Credit: Contributed

It is the second week of training camps across the NFL landscape and Colin Kaepernick remains unsigned. Frankly, Kaepernick is toxic to NFL owners, who fear backlash from the socially conservative sector of their fan base.

He entered near persona non grata status after carrying out a silent protest that first began during preseason in August of last year. The 29-year-old quarterback, who was drafted by the San Francisco 49ers in the second round in 2011, initially sat on the bench on the team’s sideline during the ceremonial presentation of the national anthem.

 Ultimately, Kaepernick’s protest, which was the result of his exasperation brought on by police brutality against Black men and other social injustices, took the form of kneeling on the sidelines. Soon, more NFL players and professional athletes, inspired by Kaepernick, conducted various acts of silent protest while the national anthem blared through stadiums and arenas.

As NFL viewership declined 8 percent last season from the 2015 season, The J.D. Power Fan Experience Survey, comprising 9,200 sports fans, revealed that the No. 1 reason was player protests. Kaepernick became the face of the protests and many fans have sent letters and emails to sponsors in which they support threatening to severe ties with a team that signs Kaepernick.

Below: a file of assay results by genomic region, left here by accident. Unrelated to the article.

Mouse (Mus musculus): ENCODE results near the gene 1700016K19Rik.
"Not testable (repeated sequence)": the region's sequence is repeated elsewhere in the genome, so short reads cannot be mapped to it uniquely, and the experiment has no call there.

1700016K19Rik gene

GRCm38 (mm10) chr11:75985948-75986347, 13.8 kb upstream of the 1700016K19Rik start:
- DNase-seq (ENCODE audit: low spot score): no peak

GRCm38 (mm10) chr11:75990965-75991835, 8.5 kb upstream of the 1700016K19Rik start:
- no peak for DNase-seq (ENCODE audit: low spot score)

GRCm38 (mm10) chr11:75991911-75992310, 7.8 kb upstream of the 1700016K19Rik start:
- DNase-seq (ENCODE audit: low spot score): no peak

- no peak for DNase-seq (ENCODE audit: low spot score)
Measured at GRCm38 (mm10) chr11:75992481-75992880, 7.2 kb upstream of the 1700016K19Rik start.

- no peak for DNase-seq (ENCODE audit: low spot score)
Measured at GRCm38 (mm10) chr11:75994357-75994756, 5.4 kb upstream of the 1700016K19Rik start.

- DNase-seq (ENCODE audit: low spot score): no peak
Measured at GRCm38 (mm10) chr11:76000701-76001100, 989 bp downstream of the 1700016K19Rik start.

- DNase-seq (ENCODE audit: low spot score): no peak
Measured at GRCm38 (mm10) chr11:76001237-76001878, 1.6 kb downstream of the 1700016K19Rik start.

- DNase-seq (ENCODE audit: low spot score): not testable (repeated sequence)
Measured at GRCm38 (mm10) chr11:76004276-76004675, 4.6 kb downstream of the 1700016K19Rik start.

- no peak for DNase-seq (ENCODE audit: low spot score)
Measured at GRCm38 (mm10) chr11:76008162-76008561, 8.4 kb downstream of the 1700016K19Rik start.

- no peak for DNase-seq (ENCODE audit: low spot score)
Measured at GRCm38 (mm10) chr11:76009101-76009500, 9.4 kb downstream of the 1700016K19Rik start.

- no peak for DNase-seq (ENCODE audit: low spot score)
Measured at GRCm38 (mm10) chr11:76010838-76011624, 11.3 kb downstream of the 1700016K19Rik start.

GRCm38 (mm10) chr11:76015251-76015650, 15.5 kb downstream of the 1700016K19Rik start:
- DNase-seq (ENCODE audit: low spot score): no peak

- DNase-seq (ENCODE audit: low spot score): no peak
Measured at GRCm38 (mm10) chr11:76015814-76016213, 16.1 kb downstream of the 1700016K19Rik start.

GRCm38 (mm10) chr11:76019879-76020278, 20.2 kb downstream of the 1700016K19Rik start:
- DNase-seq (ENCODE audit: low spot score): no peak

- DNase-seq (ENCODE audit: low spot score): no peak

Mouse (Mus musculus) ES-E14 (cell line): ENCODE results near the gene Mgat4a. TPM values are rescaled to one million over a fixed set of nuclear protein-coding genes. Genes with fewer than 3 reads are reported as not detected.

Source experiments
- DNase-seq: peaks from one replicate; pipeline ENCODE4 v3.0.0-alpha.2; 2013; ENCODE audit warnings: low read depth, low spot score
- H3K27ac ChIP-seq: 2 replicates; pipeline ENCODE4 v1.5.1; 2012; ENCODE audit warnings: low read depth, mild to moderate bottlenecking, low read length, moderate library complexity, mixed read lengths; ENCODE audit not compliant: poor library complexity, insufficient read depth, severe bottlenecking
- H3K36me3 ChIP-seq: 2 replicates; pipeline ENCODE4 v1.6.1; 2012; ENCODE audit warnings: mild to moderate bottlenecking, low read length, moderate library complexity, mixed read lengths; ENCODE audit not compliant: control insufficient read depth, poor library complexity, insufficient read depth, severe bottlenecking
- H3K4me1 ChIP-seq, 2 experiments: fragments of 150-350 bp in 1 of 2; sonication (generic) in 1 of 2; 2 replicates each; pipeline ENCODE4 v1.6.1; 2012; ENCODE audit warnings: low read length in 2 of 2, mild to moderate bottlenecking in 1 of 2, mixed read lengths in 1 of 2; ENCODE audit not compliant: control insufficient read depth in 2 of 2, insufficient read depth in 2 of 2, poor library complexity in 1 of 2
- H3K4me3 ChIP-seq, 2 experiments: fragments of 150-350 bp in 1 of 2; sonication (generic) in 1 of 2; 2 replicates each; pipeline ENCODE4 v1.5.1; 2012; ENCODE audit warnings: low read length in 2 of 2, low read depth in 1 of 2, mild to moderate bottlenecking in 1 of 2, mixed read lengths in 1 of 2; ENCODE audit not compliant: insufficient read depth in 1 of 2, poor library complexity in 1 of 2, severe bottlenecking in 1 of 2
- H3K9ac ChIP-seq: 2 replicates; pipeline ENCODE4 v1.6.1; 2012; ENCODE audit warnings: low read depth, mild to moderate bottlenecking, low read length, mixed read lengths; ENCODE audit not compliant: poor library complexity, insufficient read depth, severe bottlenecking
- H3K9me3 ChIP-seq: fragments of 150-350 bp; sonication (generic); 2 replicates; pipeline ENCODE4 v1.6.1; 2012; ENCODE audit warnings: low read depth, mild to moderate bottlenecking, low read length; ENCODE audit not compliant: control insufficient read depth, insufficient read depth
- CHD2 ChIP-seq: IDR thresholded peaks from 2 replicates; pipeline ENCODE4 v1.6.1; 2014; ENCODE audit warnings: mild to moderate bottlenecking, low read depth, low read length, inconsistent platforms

While the evident ostracizing of Kaepernick does not constitute collusion, he is seemingly being blackballed by NFL executives. At a fan forum this past Sunday, Baltimore Ravens owner Steve Bisciotti, who appears to be reluctantly considering signing Kaepernick as a backup to starter Joe Flacco, said, “I hope we do what is best for the team and balance that with what is best for our fans.” He also admitted adding Kaepernick to the roster would “upset some people.”

Many of the people who would be upset are the hypocritical and duplicitous flag wavers seen at Donald Trump rallies. They are more offended and angered by a man kneeling in protest than an innocent Black man getting shot and killed by law enforcement officers. They pack stadiums and affect the multibillion dollar league’s revenue.

Kaepernick is better than well over half of the league’s backup quarterbacks and a handful of starters. Regardless of his ability, if owners believe it comes down to a choice between him and the fans, rest assured Kaepernick has taken his last snap for a National Football League team.